I’m in the bag for Joe Frazier. I love boxing and I’m from Philly so by osmosis I have to like him. Plus I remember going to his great restaurant “Smokin’ Joe’s Ribs” many a time. Man the food was good. He was an undersized heavyweight who had some of the greatest fights in history with Muhammad Ali. Yet in the annals of history, his name is never brought up amongst the great heavyweight champions and that’s a shame. The three fights with Ali and Frazier were classics and physically as brutal as any fights in history. The fights were 15 rounds back then and took their toll physically on both Ali and Frazier. The evidence is clear in seeing both of them today. Quite honestly it’s sad to hear either one of them talk. HBO premieres another one of their fabulous sports documentaries on Saturday with “Thrilla in Manila” which they describe on HBO.com as “the previously unknown story of their final fight in the searing heat of the Philippines through the eyes of the “other man” in the ring – Frazier”. It’s already on my TIVO to do list. Frazier joined WFAN in New York to discuss the documentary.
On learning years after the fight that had he stood up rather than allowing his corner to throw in the towel, Ali was going to give up:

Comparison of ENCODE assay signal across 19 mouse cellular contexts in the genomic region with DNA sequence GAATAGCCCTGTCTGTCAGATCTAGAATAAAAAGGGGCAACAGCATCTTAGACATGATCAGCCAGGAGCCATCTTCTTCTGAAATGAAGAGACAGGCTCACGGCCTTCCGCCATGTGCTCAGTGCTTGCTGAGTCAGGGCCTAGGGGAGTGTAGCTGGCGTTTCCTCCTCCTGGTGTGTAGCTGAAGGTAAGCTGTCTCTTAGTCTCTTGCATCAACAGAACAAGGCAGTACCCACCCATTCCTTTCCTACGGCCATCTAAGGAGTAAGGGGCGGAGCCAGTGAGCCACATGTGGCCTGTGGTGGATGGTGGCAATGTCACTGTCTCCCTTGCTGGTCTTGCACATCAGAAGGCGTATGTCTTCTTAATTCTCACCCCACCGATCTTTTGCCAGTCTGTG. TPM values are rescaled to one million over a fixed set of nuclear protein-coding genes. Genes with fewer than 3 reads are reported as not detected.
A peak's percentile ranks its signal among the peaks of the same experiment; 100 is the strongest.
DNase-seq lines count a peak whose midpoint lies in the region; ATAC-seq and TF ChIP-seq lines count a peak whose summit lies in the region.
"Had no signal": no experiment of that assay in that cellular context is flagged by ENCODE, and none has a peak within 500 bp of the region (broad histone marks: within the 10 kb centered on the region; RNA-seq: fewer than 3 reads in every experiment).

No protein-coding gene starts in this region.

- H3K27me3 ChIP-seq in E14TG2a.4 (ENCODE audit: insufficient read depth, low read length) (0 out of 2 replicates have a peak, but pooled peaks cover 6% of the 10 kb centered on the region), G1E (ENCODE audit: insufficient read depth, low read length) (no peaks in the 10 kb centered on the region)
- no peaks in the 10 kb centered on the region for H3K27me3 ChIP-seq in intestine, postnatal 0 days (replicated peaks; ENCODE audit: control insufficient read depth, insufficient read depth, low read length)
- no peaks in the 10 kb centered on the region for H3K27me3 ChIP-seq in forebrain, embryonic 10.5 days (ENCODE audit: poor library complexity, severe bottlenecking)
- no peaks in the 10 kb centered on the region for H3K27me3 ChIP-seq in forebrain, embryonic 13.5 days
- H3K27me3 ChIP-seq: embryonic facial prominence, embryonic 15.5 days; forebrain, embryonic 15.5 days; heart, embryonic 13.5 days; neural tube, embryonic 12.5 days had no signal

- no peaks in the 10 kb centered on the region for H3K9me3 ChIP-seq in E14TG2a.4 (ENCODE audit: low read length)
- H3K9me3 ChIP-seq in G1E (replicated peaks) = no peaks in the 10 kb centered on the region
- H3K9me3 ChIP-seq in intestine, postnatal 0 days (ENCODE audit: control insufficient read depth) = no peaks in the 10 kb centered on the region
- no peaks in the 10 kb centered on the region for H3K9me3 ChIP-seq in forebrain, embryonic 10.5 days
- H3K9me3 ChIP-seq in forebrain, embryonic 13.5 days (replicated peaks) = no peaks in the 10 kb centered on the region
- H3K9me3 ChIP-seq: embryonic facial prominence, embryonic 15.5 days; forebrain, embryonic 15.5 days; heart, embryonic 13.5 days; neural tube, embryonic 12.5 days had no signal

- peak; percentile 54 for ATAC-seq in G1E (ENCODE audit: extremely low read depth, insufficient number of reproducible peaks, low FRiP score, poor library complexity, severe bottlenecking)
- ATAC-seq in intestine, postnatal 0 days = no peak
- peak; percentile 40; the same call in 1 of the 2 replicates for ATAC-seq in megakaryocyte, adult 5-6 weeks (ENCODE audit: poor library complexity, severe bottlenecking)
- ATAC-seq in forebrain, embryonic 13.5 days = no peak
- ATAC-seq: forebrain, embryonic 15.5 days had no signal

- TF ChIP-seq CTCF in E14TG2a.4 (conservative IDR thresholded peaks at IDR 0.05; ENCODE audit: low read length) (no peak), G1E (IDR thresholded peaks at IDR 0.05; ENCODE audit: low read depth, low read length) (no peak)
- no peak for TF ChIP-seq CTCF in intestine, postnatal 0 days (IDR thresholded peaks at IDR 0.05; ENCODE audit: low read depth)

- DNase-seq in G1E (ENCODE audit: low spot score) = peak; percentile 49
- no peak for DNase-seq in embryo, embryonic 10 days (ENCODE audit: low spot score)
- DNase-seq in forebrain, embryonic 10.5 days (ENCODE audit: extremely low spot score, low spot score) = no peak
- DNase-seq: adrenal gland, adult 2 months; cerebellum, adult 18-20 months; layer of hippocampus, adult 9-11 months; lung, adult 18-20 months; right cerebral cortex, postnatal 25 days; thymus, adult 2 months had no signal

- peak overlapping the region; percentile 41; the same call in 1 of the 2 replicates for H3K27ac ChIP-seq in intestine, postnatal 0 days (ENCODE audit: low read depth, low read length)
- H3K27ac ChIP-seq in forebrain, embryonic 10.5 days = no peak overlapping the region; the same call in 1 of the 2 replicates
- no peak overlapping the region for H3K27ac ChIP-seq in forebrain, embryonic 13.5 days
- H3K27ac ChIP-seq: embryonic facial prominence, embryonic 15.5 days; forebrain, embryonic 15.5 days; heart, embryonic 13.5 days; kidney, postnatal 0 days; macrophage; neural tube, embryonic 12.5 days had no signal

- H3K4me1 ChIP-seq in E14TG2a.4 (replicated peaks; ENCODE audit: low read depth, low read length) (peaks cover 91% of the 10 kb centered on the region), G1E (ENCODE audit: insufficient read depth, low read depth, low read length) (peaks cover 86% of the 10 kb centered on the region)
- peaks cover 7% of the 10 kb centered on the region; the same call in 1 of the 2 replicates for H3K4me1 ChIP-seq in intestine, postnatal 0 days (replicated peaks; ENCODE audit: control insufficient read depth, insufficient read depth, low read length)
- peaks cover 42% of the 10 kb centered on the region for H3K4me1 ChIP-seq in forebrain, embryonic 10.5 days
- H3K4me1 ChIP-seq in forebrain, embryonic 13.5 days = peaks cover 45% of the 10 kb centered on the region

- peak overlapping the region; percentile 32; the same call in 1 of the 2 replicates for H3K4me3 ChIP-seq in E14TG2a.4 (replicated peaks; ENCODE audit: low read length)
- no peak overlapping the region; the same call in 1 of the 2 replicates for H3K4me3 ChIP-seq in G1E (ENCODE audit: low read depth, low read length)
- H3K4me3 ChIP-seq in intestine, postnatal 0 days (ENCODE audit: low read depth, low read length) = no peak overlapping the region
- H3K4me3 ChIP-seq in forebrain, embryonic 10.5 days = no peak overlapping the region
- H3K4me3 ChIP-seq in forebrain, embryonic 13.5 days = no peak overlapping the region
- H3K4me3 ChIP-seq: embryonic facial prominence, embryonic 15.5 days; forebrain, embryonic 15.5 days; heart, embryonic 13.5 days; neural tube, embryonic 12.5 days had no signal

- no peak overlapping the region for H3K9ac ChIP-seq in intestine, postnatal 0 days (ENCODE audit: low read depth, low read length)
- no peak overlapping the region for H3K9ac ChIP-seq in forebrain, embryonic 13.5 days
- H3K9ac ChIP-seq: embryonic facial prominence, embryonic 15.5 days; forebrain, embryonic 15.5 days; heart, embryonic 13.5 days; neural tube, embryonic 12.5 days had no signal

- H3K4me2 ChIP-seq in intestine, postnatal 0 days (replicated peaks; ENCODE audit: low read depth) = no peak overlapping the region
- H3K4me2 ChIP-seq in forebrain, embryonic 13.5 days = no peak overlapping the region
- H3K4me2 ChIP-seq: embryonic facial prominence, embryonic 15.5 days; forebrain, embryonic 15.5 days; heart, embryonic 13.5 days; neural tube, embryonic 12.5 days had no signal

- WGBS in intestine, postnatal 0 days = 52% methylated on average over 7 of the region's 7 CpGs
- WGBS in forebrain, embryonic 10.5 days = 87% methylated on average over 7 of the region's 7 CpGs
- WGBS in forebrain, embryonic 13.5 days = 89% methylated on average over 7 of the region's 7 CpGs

“You can’t argue with the corner and that’s why a lot of guys didn’t get hurt out there. The cornerman calls the shots, you shouldn’t be able to go out there against his word because bad things happen.”
On getting past all the negative things that Ali said about him leading up to the fight:
“He called me a Tom, he called me a gorilla, but that didn’t stop from living and doing my thing. My job was to go out there and get the job done and show him what kind of man I was. I helped this guy along the way, I helped him get his license to fight again and he didn’t appreciate it.”
Do he, Foreman and Ali see each other socially?
“I’ll see George once in a while passing through, giving a speech or at a banquet. But Muhammad, he comes in and they hide him away from me.”